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Discussion Starter #1
where do most racers relocate their regulator? mounted on stock plastics but wont work with race bodywork.

thinking i'll have to fabricate a bracket and mount to frame.

a pic would be greatly appreciated
 

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I have mine mounted to one of the bolt holes left from removing the front sprocket cover. I was able to use the bracket from the fairing with an extra hole drilled in it for the mount. I tried using the small tabs that are already on the bracket, but they broke because of vibrations, so that is why I drilled a new hole in the bracket to mount it.

 

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I have mine mounted to one of the bolt holes left from removing the front sprocket cover. I was able to use the bracket from the fairing with an extra hole drilled in it for the mount. I tried using the small tabs that are already on the bracket, but they broke because of vibrations, so that is why I drilled a new hole in the bracket to mount it.

Nicely done Kman.

Sean, you may know this already since I saw your WTB ad for the kit oil catch tank, but it is designed to bolt the reg to it...

http://www.untamedvelocity.com/2011 ZX10R racebike build.htm

Another benefit of the race kit oil catch tank is that it includes a new location for the voltage regulator, relocating it from the stock upper fairing mount to the left side of the engine. The only issue here is that one of the three-wire harnesses leading to the voltage regulator has to be lengthened in order to relocate the regulator; this harness leads to the black connector as shown in the left photo above. Note that the left (gray) connector has enough spare wiring to simply be re-routed to the new location.

After splicing the harness to the black connector and lengthening it approximately 12" using 10 gauge and 12 gauge wire (to match the OEM wires), it's time to prepare the mounting site. In the center photo above, the arrows show where the catch tank mounting brackets will be bolted and the circles point out two crankcase bolts with copper washers under them. Since copper washers are an indication there is fluid behind the bolt (oil), these need to be safety wired before being hidden away behind the catch tank. Mark the bolts and remove them, then drill the bolts with a 3/32" bit and re-install them with safety wire as shown.
 

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Discussion Starter #4
awesome. thanks, kman. that will do it.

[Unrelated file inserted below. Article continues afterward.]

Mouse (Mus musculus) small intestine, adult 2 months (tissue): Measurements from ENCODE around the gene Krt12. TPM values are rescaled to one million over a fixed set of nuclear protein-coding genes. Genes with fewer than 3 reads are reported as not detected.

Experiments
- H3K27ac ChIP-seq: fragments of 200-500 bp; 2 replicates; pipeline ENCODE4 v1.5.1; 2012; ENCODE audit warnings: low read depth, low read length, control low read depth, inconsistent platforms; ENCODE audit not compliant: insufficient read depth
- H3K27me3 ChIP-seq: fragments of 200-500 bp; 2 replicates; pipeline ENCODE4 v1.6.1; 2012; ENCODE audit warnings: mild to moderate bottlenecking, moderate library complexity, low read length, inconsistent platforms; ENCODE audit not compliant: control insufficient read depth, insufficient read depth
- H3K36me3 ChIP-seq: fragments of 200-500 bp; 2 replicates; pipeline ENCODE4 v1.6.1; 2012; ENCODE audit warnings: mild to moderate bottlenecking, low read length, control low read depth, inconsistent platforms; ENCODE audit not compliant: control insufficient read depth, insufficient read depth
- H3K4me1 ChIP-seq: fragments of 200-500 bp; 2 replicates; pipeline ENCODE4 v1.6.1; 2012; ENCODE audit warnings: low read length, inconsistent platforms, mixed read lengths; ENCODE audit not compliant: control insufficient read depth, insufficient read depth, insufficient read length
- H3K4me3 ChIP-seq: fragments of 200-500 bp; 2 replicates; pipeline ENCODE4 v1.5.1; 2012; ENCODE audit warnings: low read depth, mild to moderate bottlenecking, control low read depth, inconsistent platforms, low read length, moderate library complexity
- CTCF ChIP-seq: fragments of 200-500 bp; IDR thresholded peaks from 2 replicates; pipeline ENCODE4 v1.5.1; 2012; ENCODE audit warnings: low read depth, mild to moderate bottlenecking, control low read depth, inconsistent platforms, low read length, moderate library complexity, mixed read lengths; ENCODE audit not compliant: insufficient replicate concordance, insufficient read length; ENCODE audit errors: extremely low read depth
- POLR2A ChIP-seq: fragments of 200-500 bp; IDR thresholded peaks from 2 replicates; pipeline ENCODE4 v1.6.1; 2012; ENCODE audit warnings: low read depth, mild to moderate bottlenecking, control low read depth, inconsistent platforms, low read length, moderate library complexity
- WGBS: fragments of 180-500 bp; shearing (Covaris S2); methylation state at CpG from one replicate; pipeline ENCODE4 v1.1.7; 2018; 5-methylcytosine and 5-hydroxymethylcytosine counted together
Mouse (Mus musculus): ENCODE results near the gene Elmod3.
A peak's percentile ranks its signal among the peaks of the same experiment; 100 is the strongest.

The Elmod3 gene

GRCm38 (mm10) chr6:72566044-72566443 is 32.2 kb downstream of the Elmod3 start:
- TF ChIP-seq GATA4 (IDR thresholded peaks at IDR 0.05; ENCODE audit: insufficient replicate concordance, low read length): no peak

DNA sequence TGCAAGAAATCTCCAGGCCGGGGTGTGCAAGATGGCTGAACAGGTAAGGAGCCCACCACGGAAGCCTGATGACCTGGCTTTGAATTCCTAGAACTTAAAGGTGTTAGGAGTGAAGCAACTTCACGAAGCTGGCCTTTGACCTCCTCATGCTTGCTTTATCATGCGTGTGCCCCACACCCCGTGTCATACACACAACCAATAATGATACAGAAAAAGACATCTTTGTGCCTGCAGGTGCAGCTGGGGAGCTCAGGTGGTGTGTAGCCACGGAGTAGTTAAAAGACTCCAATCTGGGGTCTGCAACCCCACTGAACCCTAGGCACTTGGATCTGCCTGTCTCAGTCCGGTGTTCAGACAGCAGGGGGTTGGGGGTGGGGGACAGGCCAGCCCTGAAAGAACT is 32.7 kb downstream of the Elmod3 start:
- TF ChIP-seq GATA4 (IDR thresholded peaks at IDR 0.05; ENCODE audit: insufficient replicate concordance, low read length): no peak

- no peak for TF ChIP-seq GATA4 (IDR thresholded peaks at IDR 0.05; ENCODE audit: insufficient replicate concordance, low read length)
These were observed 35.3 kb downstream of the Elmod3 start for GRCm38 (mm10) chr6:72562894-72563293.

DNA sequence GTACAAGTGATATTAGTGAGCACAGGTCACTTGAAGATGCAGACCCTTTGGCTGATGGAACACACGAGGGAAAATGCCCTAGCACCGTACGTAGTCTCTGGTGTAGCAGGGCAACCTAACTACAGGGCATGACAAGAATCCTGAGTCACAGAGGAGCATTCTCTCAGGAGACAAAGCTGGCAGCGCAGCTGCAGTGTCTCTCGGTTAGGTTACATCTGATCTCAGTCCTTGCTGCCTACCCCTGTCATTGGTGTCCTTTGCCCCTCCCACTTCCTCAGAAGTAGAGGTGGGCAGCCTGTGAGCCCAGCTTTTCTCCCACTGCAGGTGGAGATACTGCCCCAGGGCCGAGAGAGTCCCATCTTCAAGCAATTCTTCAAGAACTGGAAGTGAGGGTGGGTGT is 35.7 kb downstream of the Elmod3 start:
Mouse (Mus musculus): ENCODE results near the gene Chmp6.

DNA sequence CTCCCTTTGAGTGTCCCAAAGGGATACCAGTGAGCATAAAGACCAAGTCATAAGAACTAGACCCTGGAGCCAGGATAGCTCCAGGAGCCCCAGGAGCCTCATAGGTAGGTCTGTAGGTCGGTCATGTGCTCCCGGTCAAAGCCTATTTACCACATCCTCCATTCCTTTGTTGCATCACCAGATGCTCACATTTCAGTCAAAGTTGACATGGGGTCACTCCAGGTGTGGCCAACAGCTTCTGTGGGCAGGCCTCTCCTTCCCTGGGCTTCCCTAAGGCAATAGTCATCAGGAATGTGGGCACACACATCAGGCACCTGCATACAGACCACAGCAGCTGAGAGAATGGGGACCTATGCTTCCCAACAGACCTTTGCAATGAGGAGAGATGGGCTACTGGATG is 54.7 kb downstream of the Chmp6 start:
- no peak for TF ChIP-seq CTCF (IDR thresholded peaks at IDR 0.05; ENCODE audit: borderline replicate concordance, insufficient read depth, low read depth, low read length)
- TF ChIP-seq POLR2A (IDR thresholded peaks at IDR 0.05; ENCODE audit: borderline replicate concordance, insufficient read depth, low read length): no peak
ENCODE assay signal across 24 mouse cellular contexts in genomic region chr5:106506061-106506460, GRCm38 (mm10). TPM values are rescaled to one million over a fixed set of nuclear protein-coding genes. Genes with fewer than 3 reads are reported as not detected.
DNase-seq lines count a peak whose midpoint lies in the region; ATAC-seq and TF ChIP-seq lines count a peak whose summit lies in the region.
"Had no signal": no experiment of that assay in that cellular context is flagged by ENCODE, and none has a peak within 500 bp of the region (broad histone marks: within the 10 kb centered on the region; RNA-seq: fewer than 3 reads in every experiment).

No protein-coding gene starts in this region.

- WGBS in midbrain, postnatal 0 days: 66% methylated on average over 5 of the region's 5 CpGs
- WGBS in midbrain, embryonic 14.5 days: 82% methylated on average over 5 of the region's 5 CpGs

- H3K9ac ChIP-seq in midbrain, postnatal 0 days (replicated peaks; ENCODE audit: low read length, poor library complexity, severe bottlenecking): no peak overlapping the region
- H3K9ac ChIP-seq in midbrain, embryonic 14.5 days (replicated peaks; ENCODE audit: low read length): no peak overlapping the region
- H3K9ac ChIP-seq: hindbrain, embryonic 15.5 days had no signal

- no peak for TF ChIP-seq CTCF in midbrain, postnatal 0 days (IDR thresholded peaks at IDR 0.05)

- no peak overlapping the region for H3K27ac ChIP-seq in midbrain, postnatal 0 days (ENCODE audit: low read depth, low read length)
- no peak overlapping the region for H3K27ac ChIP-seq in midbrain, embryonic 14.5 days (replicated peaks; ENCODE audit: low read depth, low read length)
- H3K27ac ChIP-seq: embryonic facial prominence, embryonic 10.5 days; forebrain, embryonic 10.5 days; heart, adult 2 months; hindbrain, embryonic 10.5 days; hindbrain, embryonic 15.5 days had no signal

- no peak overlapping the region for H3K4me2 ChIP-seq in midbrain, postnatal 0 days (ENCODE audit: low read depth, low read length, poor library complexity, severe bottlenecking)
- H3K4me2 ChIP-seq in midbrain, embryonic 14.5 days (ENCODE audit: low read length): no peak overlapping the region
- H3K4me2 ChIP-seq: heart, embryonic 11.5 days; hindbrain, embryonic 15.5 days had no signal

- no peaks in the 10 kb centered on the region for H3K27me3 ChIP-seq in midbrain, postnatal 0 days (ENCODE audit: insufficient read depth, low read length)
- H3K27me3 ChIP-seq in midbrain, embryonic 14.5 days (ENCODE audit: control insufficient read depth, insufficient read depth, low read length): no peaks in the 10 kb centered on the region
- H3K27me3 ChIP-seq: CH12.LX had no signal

yea, blanco, that's one of the reasons i was looking for one but turns out that those little things are high dollar.
 

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After 2 days of thinking about this and weighing out the options of splicing more wire onto the harness to make it long enough to move it back to the sprocket area or even further I just said screw this stupid shit and decided to bolt the damn thing right to the inside pocket of the upper race fairing. Problem solved.
 

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What we did before getting the oil catch tank was drilled two holes in the sprocket cover worked a treat.
 

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Did you use any kind of rubber damper to reduce the vibratration going into the regulator? Did you have any issues with longevity bolting it directly to sprocket cover? Thanks.
 

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Did you use any kind of rubber damper to reduce the vibratration going into the regulator? Did you have any issues with longevity bolting it directly to sprocket cover? Thanks.
This is absolutely necessary. Also protection from heat. I went through 2 R/R because of this.
 

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Hmmm, I just left mine dangle in the left pocket of my race fairings. Raced it all year like that with no problem. :)
I was thinking the easiest place to mount it would be inside the fairing behind the frame slider. I had it double sided taped there, but after a couple of sessions it came off. It also was rubbing against that rubber hose right there as well, so that worried me. I was thinking about repositioning it and drilling a couple holes in the fairing and mounting it there. It seems like it will have the least amount of issues there, but in a low side the screws in the fairing may get grounded down so I won't be able to get them out.

I will see if I can come up with something from some parts and screws from Sears and Autozone.
 
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